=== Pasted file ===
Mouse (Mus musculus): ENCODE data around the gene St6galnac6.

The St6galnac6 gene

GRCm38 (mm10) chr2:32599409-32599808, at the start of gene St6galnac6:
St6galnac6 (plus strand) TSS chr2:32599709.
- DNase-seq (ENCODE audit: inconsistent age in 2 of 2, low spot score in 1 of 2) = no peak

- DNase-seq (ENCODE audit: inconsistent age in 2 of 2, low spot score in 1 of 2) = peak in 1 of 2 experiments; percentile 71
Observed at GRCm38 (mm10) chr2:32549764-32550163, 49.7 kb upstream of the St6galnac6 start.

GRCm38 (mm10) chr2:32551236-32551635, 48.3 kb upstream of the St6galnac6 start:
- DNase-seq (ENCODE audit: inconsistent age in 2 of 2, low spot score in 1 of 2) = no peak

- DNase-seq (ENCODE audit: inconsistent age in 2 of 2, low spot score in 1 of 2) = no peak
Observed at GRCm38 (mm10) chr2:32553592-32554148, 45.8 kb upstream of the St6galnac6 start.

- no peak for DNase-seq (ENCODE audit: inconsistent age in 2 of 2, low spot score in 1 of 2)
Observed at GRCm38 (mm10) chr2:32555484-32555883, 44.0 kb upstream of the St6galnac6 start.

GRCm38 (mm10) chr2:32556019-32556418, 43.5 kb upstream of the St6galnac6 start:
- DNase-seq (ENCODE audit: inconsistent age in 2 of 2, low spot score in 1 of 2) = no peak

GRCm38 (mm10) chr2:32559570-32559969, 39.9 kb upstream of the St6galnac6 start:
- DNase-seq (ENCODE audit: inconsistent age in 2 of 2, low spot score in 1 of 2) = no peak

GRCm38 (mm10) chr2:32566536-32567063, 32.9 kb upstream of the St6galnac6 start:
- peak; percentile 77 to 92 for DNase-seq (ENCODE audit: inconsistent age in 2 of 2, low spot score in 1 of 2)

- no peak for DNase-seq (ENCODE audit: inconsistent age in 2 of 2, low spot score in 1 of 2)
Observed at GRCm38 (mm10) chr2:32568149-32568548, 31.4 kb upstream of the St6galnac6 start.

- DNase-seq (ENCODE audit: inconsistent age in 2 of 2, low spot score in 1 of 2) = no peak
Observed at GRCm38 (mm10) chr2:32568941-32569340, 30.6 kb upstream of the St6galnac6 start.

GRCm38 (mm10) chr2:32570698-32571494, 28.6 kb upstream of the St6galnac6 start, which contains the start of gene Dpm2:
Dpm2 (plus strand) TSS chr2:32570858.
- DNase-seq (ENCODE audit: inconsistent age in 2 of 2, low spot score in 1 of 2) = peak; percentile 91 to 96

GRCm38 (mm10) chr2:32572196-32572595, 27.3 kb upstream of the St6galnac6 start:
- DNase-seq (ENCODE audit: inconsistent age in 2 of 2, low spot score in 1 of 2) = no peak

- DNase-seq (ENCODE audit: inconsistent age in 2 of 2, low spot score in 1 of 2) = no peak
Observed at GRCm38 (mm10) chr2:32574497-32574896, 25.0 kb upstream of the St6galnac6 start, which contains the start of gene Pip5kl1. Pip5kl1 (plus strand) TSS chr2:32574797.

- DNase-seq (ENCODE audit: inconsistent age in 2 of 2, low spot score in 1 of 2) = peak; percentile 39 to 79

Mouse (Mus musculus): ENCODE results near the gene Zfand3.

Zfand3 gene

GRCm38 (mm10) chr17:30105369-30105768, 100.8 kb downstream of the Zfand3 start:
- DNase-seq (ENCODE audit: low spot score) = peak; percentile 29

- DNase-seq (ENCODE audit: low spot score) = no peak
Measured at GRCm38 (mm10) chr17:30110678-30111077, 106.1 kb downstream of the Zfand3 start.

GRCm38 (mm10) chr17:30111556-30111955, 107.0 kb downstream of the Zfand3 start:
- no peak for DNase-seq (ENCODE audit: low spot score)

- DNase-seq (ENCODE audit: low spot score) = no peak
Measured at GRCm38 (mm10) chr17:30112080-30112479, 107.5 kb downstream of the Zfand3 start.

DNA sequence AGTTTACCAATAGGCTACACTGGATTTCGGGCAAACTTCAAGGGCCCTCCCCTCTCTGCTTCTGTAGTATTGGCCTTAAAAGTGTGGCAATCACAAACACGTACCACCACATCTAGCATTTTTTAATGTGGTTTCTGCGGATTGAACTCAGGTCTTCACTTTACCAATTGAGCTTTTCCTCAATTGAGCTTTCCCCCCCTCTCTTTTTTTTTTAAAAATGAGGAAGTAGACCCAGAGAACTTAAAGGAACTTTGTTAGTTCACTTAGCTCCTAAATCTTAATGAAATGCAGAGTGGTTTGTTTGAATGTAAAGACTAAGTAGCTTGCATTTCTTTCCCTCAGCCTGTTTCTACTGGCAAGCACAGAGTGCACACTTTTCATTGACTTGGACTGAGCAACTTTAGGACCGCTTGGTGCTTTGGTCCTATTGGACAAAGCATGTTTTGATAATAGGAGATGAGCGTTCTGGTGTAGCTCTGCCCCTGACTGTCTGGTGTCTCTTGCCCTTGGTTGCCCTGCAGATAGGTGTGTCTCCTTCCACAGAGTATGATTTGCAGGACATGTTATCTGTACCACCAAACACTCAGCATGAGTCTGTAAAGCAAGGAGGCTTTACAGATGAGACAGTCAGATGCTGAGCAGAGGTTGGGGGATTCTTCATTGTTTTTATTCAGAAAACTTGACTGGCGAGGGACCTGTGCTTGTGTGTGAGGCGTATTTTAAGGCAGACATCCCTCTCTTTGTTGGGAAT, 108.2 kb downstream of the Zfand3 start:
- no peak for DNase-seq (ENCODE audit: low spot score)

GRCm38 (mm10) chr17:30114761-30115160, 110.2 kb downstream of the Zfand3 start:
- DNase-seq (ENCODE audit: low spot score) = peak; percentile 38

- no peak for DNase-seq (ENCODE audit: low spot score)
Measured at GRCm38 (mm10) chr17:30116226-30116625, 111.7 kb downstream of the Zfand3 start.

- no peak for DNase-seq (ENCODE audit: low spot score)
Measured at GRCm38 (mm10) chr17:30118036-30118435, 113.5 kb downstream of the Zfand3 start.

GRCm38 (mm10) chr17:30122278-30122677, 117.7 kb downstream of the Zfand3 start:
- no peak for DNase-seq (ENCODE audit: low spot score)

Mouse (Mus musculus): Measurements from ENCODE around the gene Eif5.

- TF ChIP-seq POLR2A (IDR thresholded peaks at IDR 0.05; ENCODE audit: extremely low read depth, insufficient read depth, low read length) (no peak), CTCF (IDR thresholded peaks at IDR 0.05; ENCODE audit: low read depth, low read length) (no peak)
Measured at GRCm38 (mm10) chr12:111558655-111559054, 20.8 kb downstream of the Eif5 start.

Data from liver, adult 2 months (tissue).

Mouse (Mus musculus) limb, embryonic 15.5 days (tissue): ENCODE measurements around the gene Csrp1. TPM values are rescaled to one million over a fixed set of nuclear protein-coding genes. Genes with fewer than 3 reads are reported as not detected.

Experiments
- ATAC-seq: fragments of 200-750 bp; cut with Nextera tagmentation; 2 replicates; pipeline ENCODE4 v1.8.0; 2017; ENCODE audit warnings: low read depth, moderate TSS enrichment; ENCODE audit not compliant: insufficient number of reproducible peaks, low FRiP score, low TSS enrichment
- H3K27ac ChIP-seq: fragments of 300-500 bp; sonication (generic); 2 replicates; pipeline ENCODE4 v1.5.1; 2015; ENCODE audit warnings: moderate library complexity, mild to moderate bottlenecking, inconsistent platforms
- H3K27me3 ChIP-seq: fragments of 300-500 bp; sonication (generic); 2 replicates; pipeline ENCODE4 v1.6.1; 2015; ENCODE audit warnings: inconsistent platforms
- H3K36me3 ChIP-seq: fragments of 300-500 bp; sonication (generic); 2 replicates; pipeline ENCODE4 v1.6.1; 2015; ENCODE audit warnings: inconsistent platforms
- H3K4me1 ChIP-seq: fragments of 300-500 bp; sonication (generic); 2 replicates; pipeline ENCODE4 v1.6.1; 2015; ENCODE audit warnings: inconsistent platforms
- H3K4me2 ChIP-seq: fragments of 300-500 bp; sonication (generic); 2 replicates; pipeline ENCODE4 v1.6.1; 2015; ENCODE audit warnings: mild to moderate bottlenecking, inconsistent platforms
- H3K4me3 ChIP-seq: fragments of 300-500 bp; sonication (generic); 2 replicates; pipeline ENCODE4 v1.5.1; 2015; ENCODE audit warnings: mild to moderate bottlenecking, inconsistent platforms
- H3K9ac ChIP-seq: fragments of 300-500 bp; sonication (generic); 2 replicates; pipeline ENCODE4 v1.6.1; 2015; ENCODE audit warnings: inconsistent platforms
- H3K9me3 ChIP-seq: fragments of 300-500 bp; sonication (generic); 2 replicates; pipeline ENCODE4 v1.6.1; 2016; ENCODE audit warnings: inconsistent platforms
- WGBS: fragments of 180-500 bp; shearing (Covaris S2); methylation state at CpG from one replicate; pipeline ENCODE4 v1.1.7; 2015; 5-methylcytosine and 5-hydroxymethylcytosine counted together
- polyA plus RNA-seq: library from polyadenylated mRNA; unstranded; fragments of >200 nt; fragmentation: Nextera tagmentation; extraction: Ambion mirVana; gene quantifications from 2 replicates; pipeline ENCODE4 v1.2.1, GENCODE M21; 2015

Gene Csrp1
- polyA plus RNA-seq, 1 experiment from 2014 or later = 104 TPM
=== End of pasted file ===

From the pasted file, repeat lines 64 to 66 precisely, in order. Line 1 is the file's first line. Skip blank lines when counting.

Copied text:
- H3K4me3 ChIP-seq: fragments of 300-500 bp; sonication (generic); 2 replicates; pipeline ENCODE4 v1.5.1; 2015; ENCODE audit warnings: mild to moderate bottlenecking, inconsistent platforms
- H3K9ac ChIP-seq: fragments of 300-500 bp; sonication (generic); 2 replicates; pipeline ENCODE4 v1.6.1; 2015; ENCODE audit warnings: inconsistent platforms
- H3K9me3 ChIP-seq: fragments of 300-500 bp; sonication (generic); 2 replicates; pipeline ENCODE4 v1.6.1; 2016; ENCODE audit warnings: inconsistent platforms